Science Journalism: Between Two Worlds

What does it take to be a good science journalist? Our editor Rebecca Tan shares her opinion.

AsianScientist (Sep. 5, 2014) – The last six months of work at Asian Scientist Magazine have just flown by. In that time, I’ve read scientific papers from fields I’d never even heard of before, spoken to really interesting researchers and business people, and gained a much broader perspective on the practice and public impact of science.

Although it is perhaps still too early to say conclusively, to me, one of the main challenges of science journalism is walking the fine line between the popular and the significant. As a journalist, I try to balance between giving readers what (I think) they want, and my own opinion of what is important.

But wait, isn’t science supposed to be objective and neutral? That’s why journal articles are all written in passive voice right? Well for one thing, just imagine that there was no subjective content curation. What that leaves you with is an RSS feed of the many thousands of papers published every day, a veritable deluge of information without any context to make sense of it all. (And as for passive voice, don’t get me started, that’s perhaps an issue for another day.)

Science journalists are not gatekeepers in the sense that academic journals are. Given that we cover every field of science, it’s not possible for us to be able to critique the technical details of each paper published, a task that is still left to reviewers. But as a trained scientist, I am able to evaluate whether the study makes sense, whether the claims are overblown, and most importantly, how to fact check.

Just as how although I did my PhD on Toll-like receptor signaling, I’m able to understand and evaluate a paper on a systems biology approach to studying the immune system; there are skills related to understanding scientific information that can be transferred across disciplines.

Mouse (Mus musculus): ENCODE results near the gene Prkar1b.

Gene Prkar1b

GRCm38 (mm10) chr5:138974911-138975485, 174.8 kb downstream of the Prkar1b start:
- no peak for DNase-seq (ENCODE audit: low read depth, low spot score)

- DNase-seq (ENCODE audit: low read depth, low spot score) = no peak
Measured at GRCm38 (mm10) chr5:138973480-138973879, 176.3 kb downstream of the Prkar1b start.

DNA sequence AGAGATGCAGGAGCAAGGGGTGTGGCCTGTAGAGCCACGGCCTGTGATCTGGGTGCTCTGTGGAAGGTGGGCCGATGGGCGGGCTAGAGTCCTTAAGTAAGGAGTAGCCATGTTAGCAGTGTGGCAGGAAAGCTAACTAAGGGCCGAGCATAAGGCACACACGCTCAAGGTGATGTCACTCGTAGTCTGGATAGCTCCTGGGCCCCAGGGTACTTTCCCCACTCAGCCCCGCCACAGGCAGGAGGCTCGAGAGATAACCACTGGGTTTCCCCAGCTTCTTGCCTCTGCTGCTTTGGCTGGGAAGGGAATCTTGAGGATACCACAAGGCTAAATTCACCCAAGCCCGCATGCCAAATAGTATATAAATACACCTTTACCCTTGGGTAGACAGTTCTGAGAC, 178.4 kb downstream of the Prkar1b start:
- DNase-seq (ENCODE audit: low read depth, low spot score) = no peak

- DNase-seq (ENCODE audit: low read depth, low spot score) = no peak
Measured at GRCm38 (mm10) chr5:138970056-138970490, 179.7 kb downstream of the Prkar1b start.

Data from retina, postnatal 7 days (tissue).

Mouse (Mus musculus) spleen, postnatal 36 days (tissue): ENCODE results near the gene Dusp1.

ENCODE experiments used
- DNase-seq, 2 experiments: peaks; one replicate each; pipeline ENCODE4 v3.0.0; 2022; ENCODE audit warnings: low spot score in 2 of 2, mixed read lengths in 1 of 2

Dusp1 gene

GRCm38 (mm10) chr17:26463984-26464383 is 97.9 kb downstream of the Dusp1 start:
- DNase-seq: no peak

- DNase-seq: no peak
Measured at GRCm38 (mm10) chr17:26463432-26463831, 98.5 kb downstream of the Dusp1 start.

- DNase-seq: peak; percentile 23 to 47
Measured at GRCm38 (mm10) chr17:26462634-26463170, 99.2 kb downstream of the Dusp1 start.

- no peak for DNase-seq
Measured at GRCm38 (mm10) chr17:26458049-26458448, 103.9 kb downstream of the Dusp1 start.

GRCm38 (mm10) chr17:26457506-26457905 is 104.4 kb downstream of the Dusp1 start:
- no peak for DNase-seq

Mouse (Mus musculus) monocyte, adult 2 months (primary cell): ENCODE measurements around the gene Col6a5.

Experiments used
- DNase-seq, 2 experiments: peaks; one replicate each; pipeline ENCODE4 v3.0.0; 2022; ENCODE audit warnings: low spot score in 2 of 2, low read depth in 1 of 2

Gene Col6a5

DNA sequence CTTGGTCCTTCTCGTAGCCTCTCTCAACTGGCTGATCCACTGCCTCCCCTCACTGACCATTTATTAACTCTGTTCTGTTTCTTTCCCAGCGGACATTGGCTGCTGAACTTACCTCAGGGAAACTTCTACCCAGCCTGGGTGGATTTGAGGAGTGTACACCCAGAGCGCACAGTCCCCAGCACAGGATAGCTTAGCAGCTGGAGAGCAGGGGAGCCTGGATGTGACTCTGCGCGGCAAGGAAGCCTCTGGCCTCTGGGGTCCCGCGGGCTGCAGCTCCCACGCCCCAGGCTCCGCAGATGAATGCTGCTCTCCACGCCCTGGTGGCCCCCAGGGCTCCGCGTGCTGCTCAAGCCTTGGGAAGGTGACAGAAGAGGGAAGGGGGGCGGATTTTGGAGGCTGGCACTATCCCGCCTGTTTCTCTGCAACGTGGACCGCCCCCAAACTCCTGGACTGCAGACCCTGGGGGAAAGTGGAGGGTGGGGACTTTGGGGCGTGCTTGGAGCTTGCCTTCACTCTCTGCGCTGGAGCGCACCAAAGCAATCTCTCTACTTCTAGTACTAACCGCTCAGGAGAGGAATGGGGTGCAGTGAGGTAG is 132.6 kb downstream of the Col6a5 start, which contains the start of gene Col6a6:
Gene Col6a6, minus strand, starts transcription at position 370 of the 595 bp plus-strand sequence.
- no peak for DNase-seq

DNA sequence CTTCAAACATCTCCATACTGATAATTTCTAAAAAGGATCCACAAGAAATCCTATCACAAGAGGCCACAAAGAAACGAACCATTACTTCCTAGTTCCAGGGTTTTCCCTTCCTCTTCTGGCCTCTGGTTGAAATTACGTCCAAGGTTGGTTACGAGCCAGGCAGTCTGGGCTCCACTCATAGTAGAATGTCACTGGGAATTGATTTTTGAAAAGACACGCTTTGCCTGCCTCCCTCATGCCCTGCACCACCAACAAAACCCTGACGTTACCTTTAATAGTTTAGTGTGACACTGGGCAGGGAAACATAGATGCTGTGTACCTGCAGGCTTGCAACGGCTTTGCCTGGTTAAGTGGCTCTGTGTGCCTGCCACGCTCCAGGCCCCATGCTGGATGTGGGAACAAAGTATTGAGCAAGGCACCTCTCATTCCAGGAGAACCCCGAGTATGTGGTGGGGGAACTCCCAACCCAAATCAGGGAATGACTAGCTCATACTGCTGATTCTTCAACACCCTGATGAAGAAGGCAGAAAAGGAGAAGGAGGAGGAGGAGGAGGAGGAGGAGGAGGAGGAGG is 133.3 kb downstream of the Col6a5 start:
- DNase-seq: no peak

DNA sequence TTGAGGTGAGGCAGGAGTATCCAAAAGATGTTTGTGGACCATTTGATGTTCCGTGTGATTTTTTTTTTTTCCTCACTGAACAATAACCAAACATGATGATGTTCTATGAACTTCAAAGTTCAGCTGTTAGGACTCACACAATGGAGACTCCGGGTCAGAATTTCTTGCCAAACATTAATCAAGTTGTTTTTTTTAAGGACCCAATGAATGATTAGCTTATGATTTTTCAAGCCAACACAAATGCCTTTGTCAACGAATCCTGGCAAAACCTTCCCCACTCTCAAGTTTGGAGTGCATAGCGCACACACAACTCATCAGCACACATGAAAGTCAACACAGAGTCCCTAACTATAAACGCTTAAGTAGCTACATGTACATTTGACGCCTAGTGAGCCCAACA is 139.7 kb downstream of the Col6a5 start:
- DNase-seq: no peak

Still, scientists generally don’t trust journalists to accurately report their findings. It is true that detail and nuance gets lost in a news article of 500 words based on a journal article of 5,000 or more words, of course. And sensationalism is a serious problem that can give the public the wrong impression.

Credit: PhD Comics, Jorge Cham 2009.
Credit: PhD Comics, Jorge Cham 2009.

However, the solution to poor communication is not no communication—insisting that everyone read the original paper or nothing at all—but better communication. We believe that scientific studies can be explained in an accessible and engaging way without compromising on the accuracy. It’s not easy, my personal experience is that it takes great perseverance to work through scientific articles outside your own discipline; but it can be done.

That said, it’s a very exciting time to be in science journalism. Science now has an unprecedented status in pop culture, with mad scientists replaced by adorable ones à la Big Bang Theory. (Which has even inspired a bizzare Chinese spinoff). More importantly, there is a great need for the general public to have a better grasp of scientific issues as we make collective decisions on hot button topics such as climate change, feeding the world population and what to do with personal genetic information.

As economic pressures force traditional media to close their science desks, and social media increases the speed of reporting demanded, science communication must evolve. Media outlets, from the social media-heavy IFLScience to the more than 100 year old institutions like Scientific American, are trying out new approaches and business models.

Here at Asian Scientist Magazine, we endeavor to bring you the most interesting science stories from Asia as we walk between the two worlds of science and journalism. Thanks for reading and following us as we find our voice.

This article is from a monthly column called From The Editor’s Desk(top). Click here to see the other articles in this series.


Copyright: Asian Scientist Magazine.
Disclaimer: This article does not necessarily reflect the views of AsianScientist or its staff.

Rebecca did her PhD at the National University of Singapore where she studied how macrophages integrate multiple signals from the toll-like receptor system. She was formerly the editor-in-chief of Asian Scientist Magazine.

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